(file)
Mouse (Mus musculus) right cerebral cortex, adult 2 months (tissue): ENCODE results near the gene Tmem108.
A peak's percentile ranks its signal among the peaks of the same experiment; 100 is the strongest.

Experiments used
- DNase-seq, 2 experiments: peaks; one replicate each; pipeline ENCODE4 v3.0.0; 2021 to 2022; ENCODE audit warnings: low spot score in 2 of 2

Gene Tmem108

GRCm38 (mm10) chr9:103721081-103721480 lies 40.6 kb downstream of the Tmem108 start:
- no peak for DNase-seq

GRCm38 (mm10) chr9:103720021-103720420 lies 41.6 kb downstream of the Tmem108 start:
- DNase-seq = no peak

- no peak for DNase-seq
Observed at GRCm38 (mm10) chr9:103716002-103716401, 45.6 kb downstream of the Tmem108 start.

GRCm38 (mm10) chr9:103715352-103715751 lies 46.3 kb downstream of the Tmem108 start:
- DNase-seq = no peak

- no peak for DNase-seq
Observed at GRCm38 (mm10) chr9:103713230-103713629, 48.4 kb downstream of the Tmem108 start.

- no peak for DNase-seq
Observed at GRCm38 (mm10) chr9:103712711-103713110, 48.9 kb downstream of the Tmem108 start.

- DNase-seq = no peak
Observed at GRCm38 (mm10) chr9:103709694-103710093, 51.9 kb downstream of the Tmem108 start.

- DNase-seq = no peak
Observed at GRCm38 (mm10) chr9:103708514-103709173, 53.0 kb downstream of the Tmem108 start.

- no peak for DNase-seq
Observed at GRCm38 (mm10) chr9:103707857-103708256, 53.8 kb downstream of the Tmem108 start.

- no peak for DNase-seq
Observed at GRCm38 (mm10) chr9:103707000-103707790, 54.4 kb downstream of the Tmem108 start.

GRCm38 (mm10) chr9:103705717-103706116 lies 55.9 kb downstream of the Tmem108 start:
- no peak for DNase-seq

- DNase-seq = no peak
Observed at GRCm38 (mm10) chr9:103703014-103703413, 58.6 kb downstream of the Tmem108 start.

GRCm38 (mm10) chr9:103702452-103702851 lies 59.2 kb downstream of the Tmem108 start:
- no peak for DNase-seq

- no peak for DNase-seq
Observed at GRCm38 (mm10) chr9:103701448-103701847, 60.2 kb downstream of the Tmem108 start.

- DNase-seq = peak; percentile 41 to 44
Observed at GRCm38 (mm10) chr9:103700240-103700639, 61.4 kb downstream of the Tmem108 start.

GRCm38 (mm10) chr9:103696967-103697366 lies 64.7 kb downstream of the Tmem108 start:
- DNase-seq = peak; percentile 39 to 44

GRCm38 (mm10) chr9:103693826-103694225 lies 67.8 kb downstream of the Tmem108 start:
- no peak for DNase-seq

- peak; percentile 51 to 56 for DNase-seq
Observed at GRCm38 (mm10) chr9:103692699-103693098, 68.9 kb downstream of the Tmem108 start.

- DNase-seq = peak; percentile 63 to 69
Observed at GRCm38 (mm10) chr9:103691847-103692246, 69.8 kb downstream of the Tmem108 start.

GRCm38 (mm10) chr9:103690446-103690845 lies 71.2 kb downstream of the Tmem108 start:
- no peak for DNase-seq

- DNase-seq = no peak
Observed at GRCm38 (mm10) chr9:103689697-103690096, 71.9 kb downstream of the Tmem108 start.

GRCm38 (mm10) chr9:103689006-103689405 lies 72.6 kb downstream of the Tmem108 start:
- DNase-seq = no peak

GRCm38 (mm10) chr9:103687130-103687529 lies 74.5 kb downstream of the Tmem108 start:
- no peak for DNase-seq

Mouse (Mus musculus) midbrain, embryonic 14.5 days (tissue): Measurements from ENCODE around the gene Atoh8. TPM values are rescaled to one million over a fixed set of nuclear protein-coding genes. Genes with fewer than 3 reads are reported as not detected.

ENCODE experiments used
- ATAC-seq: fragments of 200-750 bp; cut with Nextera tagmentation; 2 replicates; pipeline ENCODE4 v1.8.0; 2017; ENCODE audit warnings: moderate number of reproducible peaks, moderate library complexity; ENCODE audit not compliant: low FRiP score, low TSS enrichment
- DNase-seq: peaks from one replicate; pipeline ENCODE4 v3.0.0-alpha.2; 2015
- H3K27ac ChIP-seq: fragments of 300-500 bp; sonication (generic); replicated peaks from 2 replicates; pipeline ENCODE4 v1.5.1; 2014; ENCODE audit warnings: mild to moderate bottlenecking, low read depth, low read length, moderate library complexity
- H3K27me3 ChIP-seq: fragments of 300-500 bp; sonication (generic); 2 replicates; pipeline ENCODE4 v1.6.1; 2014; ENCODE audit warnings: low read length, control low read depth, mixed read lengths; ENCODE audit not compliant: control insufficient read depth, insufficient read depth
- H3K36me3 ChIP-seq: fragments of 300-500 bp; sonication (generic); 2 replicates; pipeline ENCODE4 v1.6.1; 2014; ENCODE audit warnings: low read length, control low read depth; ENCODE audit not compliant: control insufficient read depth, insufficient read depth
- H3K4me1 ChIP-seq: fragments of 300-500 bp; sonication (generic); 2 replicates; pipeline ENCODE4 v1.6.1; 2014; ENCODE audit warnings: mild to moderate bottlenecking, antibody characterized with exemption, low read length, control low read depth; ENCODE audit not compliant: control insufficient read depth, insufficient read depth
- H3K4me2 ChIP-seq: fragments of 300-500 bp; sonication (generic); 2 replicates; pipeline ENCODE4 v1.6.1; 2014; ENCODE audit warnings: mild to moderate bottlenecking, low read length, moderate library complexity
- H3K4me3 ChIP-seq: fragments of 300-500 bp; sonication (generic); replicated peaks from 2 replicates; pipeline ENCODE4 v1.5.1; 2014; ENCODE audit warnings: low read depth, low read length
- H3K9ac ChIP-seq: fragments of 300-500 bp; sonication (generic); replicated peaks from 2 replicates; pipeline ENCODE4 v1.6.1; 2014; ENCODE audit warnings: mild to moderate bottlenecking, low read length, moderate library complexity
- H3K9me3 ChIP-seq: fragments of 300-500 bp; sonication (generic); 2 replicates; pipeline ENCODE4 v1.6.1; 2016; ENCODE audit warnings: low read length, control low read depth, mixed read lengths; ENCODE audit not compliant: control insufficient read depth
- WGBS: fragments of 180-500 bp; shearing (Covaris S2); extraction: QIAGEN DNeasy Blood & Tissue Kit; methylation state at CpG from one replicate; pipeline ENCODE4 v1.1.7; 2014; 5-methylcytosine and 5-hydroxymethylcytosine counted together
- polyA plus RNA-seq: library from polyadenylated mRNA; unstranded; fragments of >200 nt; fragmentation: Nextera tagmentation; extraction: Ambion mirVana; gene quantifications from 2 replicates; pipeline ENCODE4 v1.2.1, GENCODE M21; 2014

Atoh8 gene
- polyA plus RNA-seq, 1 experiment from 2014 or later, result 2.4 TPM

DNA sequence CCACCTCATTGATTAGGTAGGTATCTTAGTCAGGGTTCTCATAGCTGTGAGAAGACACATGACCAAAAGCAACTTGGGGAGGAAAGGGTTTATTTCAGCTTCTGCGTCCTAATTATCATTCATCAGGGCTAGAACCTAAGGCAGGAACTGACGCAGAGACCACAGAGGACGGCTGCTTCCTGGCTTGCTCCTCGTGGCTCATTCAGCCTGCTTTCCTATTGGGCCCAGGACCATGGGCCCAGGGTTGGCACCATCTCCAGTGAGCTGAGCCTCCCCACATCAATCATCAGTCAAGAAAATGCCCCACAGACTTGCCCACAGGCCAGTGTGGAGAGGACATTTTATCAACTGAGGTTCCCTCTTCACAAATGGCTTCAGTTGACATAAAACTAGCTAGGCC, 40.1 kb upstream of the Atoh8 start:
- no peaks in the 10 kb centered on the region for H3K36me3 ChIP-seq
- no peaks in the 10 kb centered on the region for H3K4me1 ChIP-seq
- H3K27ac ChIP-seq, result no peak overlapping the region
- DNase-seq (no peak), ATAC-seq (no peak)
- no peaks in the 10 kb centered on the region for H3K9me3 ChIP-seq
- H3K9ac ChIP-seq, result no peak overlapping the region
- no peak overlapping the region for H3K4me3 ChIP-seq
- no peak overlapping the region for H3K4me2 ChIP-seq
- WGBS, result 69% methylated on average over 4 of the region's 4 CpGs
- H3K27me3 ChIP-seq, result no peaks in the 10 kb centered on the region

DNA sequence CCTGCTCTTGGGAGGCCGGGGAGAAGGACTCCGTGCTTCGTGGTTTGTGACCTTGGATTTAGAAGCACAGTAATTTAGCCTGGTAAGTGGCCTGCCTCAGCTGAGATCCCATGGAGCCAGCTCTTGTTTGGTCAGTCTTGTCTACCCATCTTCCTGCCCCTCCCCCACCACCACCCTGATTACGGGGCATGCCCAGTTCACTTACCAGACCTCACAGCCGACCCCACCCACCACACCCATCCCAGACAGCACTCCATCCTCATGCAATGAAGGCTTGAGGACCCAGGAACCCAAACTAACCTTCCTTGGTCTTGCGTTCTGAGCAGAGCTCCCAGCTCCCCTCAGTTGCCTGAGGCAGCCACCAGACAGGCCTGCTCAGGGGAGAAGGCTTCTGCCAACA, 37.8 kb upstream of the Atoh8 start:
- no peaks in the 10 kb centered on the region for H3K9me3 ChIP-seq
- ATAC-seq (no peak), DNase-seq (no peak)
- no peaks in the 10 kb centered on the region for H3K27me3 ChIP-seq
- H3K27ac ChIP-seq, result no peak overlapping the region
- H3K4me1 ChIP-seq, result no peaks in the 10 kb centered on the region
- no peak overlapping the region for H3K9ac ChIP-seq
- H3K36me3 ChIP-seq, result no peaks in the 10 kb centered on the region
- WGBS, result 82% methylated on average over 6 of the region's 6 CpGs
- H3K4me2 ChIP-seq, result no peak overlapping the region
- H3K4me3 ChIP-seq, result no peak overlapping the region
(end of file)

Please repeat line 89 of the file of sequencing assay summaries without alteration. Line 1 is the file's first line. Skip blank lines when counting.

- H3K4me3 ChIP-seq, result no peak overlapping the region